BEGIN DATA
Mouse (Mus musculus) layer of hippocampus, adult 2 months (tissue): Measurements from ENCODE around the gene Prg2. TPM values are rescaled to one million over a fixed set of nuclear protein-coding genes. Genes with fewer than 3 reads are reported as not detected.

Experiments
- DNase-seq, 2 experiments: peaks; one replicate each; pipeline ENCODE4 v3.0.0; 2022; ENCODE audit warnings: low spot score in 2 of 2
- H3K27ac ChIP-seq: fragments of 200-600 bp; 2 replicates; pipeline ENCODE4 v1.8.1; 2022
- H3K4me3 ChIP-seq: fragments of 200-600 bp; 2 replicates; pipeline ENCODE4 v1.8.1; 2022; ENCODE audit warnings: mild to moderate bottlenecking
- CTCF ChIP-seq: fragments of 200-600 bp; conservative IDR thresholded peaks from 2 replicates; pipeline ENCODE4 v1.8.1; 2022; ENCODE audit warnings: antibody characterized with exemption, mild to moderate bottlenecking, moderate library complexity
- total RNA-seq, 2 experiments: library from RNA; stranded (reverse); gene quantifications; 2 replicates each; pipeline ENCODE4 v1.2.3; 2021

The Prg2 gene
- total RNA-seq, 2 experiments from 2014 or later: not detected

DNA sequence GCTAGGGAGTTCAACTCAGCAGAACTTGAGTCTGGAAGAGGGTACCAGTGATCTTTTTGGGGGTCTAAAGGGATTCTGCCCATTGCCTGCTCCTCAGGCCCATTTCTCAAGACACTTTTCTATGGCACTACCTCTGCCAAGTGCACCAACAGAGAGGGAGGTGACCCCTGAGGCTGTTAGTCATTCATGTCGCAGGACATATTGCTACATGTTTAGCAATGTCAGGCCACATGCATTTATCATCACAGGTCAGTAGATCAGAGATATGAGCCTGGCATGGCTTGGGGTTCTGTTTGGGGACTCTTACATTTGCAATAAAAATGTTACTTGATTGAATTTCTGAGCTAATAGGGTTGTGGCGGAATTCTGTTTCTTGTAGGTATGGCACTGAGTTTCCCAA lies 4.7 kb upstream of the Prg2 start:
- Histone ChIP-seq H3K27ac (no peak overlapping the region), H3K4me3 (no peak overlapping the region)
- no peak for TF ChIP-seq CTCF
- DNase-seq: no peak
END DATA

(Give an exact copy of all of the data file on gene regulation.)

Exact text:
Mouse (Mus musculus) layer of hippocampus, adult 2 months (tissue): Measurements from ENCODE around the gene Prg2. TPM values are rescaled to one million over a fixed set of nuclear protein-coding genes. Genes with fewer than 3 reads are reported as not detected.

Experiments
- DNase-seq, 2 experiments: peaks; one replicate each; pipeline ENCODE4 v3.0.0; 2022; ENCODE audit warnings: low spot score in 2 of 2
- H3K27ac ChIP-seq: fragments of 200-600 bp; 2 replicates; pipeline ENCODE4 v1.8.1; 2022
- H3K4me3 ChIP-seq: fragments of 200-600 bp; 2 replicates; pipeline ENCODE4 v1.8.1; 2022; ENCODE audit warnings: mild to moderate bottlenecking
- CTCF ChIP-seq: fragments of 200-600 bp; conservative IDR thresholded peaks from 2 replicates; pipeline ENCODE4 v1.8.1; 2022; ENCODE audit warnings: antibody characterized with exemption, mild to moderate bottlenecking, moderate library complexity
- total RNA-seq, 2 experiments: library from RNA; stranded (reverse); gene quantifications; 2 replicates each; pipeline ENCODE4 v1.2.3; 2021

The Prg2 gene
- total RNA-seq, 2 experiments from 2014 or later: not detected

DNA sequence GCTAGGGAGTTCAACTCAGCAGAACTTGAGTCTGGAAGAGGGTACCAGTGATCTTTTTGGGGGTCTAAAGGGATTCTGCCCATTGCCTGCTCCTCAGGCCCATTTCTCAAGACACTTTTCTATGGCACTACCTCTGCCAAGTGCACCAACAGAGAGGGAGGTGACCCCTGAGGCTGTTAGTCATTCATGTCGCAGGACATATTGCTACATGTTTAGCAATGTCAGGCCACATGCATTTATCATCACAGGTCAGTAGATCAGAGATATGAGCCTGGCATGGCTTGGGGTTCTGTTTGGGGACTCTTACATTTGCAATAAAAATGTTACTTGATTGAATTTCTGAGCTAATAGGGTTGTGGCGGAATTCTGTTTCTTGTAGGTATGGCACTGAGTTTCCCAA lies 4.7 kb upstream of the Prg2 start:
- Histone ChIP-seq H3K27ac (no peak overlapping the region), H3K4me3 (no peak overlapping the region)
- no peak for TF ChIP-seq CTCF
- DNase-seq: no peak